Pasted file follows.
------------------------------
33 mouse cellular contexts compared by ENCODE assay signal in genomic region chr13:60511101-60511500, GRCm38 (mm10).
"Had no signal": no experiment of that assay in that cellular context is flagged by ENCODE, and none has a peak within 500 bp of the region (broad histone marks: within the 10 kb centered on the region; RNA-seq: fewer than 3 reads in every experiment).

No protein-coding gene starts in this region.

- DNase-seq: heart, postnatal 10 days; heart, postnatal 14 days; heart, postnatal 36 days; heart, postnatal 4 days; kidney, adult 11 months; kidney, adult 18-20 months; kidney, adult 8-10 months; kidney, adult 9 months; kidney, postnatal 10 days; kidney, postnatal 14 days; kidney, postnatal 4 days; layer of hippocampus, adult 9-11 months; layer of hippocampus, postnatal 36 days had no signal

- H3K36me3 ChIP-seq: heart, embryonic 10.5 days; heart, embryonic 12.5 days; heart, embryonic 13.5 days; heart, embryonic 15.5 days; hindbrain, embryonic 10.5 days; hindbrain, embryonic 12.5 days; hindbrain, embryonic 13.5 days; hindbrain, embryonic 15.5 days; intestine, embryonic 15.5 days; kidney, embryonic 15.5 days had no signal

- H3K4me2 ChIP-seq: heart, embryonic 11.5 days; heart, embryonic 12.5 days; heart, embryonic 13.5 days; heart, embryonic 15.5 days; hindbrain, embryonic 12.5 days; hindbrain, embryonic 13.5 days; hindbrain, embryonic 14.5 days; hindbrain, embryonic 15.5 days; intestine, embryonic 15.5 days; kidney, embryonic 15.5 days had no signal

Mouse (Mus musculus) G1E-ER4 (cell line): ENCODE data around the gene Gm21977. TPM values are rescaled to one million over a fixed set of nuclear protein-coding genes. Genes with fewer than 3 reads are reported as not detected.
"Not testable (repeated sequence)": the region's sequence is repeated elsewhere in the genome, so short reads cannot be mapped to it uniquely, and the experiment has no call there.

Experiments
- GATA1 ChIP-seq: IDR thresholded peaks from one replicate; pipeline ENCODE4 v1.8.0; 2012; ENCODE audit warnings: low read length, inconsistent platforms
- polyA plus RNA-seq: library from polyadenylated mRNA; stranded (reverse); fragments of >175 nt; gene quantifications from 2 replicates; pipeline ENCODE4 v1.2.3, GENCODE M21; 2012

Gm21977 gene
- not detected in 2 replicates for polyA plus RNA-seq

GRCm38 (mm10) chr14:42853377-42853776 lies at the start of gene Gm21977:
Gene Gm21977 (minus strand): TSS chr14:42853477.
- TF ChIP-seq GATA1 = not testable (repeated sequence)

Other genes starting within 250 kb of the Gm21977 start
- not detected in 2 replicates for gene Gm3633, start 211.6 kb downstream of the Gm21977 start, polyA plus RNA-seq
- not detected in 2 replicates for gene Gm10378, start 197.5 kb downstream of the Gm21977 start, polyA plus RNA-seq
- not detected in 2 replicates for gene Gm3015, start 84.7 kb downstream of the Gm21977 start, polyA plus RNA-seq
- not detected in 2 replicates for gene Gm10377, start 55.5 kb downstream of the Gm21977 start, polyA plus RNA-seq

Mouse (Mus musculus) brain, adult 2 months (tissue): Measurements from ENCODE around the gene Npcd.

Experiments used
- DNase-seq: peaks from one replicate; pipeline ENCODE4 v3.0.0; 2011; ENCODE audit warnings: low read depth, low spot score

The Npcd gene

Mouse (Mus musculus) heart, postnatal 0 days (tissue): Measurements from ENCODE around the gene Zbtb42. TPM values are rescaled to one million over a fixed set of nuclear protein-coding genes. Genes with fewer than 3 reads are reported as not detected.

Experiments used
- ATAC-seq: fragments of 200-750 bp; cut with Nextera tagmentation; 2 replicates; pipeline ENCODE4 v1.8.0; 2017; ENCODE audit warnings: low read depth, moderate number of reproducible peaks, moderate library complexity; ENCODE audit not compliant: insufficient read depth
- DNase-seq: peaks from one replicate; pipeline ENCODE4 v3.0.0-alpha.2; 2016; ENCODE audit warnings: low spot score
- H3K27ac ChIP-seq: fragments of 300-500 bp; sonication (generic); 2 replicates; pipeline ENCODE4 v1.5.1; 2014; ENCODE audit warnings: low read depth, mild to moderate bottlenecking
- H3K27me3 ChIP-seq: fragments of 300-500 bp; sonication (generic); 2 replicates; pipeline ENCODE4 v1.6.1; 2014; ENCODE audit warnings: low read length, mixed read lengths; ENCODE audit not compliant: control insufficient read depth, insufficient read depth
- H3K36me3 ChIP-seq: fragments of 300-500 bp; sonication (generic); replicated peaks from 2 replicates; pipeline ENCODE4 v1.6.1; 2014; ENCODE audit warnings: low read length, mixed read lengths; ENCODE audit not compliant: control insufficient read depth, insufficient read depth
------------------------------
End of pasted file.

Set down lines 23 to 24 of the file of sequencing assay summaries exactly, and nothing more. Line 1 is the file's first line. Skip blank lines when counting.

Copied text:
Experiments used
- DNase-seq: peaks from one replicate; pipeline ENCODE4 v3.0.0; 2011; ENCODE audit warnings: low read depth, low spot score